Thursday, January 9, 2014

I'm moving!!!

Instead of searching for A Christmas to Remember, try Christmas of Change instead…

Monday, April 29, 2013

Tuesday, April 9, 2013

One down…

From my second viewing checklist I am sitting down right now to watch Fat Kid Rules the World.  I am skeptical now that I've heard it's a comedy - childhood obesity is anything but a laughing matter - but am making myself press on to get inspiration for a plot point in Christmas of Change.

Wednesday, March 27, 2013


I can't watch The Cardinal yet, because it was on a bad tape.

It's the end of the road with me and Netflix.  I am extremely angry right now and have to calm down, because they have censored me countless times since 2010.  I was going to order it from them, but now that I've learned that they've recalled all of Ray's Apu trilogy, I thought "Forget it!"

But Amazon, maybe…

Saturday, March 9, 2013

Oh - by the way

The title of this film has been changed to Christmas of Change.

Also, once I get my website going, work on all blogs of mine will cease.  Before that happens I will give you the address.


Mary Poppins (1964) "Let's go fly a kite!" sings formerly uptight father David Tomlinson at the end of this joyous musical.  Though the source material is certainly Disneyfied, it serves as an appropriate first major film role for Julie Andrews.
Midnight Run (1988) Walsh (Robert De Niro) must track down and bring to L.A. a mob boss known as The Duke.  It's part mobster flick, part comedy, part tale of unexpected friendship.
Modern Times (1936) Charlie Chaplin's last silent film (and his fifth listed here overall) details the Tramp's joyous battle against the minor evils in society.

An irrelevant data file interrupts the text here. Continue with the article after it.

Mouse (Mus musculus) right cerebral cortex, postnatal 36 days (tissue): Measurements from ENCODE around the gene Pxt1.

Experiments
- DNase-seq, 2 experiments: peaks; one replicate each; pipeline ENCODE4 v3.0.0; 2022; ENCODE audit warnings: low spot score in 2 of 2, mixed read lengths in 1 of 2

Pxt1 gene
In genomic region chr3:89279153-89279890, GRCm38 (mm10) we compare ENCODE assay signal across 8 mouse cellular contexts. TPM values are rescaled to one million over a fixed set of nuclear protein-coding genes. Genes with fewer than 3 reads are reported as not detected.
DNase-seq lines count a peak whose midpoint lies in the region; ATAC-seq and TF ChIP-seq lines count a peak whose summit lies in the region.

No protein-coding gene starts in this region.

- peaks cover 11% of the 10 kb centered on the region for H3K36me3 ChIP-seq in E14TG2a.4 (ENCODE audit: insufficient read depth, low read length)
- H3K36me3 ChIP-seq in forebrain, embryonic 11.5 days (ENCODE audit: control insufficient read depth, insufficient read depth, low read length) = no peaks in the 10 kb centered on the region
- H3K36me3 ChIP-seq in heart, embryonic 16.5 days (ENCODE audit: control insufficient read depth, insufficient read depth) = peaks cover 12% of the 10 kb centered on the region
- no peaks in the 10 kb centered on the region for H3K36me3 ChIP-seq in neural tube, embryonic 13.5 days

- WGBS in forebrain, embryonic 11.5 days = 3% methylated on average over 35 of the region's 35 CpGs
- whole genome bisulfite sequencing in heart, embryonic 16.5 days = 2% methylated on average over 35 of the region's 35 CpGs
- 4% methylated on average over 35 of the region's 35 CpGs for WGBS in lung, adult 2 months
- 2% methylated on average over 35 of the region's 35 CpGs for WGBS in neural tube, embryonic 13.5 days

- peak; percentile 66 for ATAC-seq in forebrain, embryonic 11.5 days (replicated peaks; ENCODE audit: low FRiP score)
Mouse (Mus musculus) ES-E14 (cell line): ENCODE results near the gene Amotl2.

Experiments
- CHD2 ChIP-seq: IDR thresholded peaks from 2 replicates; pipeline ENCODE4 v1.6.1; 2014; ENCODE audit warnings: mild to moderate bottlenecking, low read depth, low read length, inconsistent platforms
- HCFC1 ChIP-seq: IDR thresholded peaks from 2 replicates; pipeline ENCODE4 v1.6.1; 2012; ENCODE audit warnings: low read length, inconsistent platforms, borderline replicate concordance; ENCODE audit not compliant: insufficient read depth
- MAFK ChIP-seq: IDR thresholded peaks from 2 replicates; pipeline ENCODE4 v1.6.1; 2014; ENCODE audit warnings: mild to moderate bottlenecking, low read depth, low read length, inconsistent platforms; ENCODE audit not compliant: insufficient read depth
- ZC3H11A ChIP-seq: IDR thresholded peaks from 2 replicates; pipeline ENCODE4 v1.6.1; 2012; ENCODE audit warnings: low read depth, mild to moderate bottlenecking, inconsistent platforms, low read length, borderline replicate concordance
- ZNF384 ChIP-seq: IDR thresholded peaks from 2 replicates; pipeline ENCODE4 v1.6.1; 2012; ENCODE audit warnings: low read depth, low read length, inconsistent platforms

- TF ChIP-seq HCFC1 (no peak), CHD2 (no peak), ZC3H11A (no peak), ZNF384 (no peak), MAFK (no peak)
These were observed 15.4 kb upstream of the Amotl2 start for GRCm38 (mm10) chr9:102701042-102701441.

My Neighbor Totoro (1988) A magical animated tale from Japan's Hayao Miyazaki which portrays a children's utopia, a place where you can become friends with giant, plump, cuddly creatures.  As I've been told, they're 10 times as big in Japan as Mickey Mouse could dream of being here.
O Brother, Where Art Thou? (2000) Homer's Odyssey is (considerably) reworked to take place in the American South in the thirties.
On Golden Pond (1981) Katharine Hepburn and Henry Fonda (who won an Oscar for this one, his last) play an elderly couple whose descendants come to visit for one summer, and they look back on the pros and cons of their lives.
Ordet (1955) This Danish film concerns a man convinced to be Jesus Christ, who is written off until he performs a string of miracles.
Pee-wee's Big Adventure (1985) Iconically '80s Paul "Pee-wee Herman" Rubens' bicycle is stolen.  So what to do other than reclaim it in a madcap cross-country hunt?
The Philadelphia Story (1940) Katharine Hepburn "Slipped and Fell … IN LOVE!" read the poster, so now she must choose between Cary Grant and Jimmy Stewart.
Pinocchio (1940) A wooden puppet must prove himself in order to become a real boy.  The evils of untruth (with some rather scary scenes) are explored in Disney's second animated feature, which is better-looking than its predecessor.  A wonderful morality tale.

Sunday, March 3, 2013


Ikiru (1952) Akira Kurosawa's humanist masterpiece, where an older man dying of a terminal illness finally does something with his life: build a playground in Tokyo.
Intolerance (1916) The passing of time is represented by the rocking of a cradle as we progress through four enlightening showcases of human intolerance.  Director D. W. Griffith made this to counteract his previous year's Birth of a Nation; this film is similarly long, but an uplifting anthology.
It's a Wonderful Life (1946) Jimmy Stewart ruins his family's credit, acts like a total jerk, and ponders suicide, before he has a change of mood from Clarence the angel, who reveals what his world would have been like without him.  Unfortunately a notorious box-office bomb, this film is the prototype of the list it's made.
Jean de Florette and Manon of the Spring (1986) Gérard Depardieu plays a hunchbacked man whose neighbors seek his well's water.  Dark at times, but ultimately uplifting.
The Jungle Book (1967) "The Bare Necessities," as Baloo sings, are the things you need in life to get by.  That's just the tip of what we learn in this rollicking adventure from Disney, loosely based on the works of Rudyard Kipling.
The Kid (1921) Charlie Chaplin takes in orphan Jackie Coogan (TV's very own Uncle Fester), with results that provide plenty of pathos and a strange sense of wisdom.
The Ladykillers (1955) Ealing's acclaimed British comedy, where one bad gang is out-witted by a little old lady.  The moral, coupled with no shortage of laughs, is that "good can succeed without even trying."